Monday, March 19, 2012

Afghan farmers at war's epicentre play both sides

ARGHANDAB, May 24 (AFP) - Lush pomegranate orchards provide perfect cover for the Taliban, who have turned what should be the fruit basket of Afghanistan into one of the hottest spots of the long insurgency.

In the past year the crude bombs that are the Taliban's battlefield talisman have been responsible for the deaths of all foreign soldiers patrolling this valley from 13 bases on each side of the Arghandab River, the US military said.

Arghandab, 20 kilometres (12 miles) from Kandahar city, capital of the eponymous province in southern Afghanistan that the insurgents regard as their fiefdom, is at the epicentre of a war well into its ninth year.

The district produces half the 100,000 tonnes of pomegranates grown in Afghanistan each year, but is better known for the harvest of IEDs, or improvised explosive devices, that seem as thickly seeded as the fruit trees.

American troopers on patrol around the villages near Forward Operating Base (FOB) Arghandab point to culverts along canals irrigating the orchards as favourite corners for Taliban ambushes.

An explosion across the river to the east was "probably an IED," said one.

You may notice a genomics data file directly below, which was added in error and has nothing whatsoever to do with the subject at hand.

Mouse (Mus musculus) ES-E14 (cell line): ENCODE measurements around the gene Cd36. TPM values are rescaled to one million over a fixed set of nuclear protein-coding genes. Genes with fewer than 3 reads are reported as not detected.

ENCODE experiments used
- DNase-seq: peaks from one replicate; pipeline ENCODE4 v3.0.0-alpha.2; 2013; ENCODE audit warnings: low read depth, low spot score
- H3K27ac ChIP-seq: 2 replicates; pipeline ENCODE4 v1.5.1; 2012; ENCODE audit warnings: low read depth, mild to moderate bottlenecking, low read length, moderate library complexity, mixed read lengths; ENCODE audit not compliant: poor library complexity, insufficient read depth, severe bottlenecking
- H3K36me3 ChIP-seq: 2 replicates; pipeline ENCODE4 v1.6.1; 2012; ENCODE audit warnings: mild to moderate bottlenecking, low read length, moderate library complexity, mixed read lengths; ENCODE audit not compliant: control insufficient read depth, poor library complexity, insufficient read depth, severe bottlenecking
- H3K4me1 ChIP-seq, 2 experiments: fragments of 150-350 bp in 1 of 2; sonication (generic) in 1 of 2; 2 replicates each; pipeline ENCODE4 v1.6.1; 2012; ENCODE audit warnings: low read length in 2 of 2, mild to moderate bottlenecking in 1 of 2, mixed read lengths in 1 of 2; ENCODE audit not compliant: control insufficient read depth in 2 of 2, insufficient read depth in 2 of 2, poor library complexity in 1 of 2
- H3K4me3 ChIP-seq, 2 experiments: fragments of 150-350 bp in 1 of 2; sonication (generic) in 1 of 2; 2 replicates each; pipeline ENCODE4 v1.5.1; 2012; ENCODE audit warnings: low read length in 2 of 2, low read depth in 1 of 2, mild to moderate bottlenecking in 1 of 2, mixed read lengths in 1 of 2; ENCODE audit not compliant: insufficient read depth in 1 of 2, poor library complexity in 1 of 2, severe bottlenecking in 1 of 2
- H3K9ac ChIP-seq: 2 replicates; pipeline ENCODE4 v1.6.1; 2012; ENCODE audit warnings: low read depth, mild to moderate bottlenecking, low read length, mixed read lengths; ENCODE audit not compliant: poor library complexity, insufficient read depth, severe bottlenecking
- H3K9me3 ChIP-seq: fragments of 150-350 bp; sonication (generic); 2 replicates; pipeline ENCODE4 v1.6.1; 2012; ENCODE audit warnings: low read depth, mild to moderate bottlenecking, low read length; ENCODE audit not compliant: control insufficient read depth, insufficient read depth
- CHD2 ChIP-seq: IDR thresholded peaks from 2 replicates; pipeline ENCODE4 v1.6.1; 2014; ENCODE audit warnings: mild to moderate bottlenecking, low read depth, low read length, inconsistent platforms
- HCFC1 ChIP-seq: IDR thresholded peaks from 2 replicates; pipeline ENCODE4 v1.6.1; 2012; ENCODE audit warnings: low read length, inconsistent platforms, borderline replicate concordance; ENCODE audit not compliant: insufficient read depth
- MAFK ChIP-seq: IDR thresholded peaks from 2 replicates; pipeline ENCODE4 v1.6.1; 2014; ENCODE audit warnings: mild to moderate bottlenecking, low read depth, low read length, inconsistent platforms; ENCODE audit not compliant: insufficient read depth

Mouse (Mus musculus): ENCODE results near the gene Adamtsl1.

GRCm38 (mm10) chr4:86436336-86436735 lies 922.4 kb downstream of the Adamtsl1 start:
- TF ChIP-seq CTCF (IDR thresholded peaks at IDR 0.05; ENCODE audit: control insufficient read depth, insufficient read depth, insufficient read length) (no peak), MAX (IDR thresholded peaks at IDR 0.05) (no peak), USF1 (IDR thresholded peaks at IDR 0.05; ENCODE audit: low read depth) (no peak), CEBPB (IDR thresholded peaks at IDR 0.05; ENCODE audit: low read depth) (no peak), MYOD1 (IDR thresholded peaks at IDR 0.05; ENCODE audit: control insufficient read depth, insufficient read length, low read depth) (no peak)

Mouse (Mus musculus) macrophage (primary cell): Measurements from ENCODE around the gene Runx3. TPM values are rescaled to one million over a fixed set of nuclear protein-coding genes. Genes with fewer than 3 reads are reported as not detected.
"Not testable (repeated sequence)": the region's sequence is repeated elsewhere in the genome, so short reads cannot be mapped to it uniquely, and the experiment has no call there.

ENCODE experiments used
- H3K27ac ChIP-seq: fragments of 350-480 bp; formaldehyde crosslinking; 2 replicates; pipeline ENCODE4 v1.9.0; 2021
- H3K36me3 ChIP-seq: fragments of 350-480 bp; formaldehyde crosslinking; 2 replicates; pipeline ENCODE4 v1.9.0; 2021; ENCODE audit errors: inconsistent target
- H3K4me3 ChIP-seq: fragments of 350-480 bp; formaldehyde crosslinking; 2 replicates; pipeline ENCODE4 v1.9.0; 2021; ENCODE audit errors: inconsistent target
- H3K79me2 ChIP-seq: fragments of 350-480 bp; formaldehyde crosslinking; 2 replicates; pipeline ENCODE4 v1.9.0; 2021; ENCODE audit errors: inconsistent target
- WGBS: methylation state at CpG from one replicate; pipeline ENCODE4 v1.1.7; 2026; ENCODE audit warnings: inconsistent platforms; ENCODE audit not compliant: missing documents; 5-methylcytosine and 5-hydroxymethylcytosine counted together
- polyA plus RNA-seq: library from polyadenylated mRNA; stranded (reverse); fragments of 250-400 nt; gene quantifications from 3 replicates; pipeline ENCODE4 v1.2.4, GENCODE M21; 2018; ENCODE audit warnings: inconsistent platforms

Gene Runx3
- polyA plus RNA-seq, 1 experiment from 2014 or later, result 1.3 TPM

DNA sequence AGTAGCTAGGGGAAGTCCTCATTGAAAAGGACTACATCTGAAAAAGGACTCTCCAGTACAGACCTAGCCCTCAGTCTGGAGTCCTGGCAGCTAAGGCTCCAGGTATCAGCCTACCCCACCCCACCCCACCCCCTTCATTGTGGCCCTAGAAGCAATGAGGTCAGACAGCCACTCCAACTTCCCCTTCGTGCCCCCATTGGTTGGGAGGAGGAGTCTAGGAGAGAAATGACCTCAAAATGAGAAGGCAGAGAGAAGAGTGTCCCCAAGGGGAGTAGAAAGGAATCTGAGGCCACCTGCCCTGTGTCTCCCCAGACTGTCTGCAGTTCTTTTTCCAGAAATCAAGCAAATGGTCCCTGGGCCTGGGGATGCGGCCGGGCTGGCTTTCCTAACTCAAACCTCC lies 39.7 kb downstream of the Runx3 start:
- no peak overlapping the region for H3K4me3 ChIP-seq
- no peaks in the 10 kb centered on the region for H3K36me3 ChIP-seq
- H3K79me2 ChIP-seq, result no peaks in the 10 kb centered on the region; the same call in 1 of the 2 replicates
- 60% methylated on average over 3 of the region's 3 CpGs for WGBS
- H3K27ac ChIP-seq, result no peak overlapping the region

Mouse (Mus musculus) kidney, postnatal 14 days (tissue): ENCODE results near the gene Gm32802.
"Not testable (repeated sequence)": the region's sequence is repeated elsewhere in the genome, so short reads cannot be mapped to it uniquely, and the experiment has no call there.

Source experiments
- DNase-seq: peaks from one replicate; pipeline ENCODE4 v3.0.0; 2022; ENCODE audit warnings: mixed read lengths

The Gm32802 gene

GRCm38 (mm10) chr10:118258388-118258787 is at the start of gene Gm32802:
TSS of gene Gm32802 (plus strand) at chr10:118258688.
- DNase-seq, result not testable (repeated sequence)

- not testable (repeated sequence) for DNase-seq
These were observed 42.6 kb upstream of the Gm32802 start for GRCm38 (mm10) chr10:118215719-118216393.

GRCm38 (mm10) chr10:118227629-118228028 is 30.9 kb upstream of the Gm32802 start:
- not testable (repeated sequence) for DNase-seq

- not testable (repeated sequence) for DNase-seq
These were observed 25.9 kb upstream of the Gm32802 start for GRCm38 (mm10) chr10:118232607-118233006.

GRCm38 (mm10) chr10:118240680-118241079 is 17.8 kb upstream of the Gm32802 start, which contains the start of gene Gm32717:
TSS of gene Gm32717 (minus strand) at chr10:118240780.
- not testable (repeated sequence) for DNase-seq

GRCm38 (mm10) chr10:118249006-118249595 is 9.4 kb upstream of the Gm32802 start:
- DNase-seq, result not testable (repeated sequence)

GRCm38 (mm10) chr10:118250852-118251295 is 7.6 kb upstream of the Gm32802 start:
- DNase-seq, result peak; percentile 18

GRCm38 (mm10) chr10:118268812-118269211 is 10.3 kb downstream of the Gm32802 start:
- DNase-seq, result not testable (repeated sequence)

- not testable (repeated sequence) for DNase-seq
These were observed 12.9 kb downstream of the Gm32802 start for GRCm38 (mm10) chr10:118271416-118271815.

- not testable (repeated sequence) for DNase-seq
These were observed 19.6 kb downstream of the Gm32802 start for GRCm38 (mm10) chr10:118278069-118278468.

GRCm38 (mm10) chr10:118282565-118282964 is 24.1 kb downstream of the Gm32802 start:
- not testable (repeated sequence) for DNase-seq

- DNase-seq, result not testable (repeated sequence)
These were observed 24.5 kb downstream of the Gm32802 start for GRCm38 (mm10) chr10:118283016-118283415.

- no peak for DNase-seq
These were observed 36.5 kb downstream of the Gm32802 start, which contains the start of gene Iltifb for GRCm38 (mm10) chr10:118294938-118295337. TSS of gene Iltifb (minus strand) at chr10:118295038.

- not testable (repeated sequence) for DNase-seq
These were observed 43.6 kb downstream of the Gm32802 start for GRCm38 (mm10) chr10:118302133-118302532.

"Someone might have stepped on it. Or it could have been a controlled detonation," he said. "Either way, we're finding them."

Almost 60 percent of the more than 200 foreign troop deaths in Afghanistan this year were caused by IEDs, or improvised explosive devices, the independent website says.

In Arghandab, a village school has become a proxy battleground between the Taliban and pro-government forces, said US Army Sergeant Stephen Decatur, as he described last month's find of "nine medium-to-small, 20-50 pound jugs of home-made bombs planted around the school yard".

"In January, over the course of 10 days, they found hundreds and hundreds of pounds of explosives and IEDS," he said, adding that some of the bombs contained up to 300 pounds (136 kilogrammes) of explosives.

"There are a lot of advantages to being in Arghandab, mainly because there is so much agriculture -- pomegranate orchards have a lot of cover from observation from the air and close air support."

As US and NATO forces prepare the slow strangulation of the insurgents over the coming summer months, Afghanistan's Western supporters are, finally, trying to address the economic fundamentals fuelling the fight.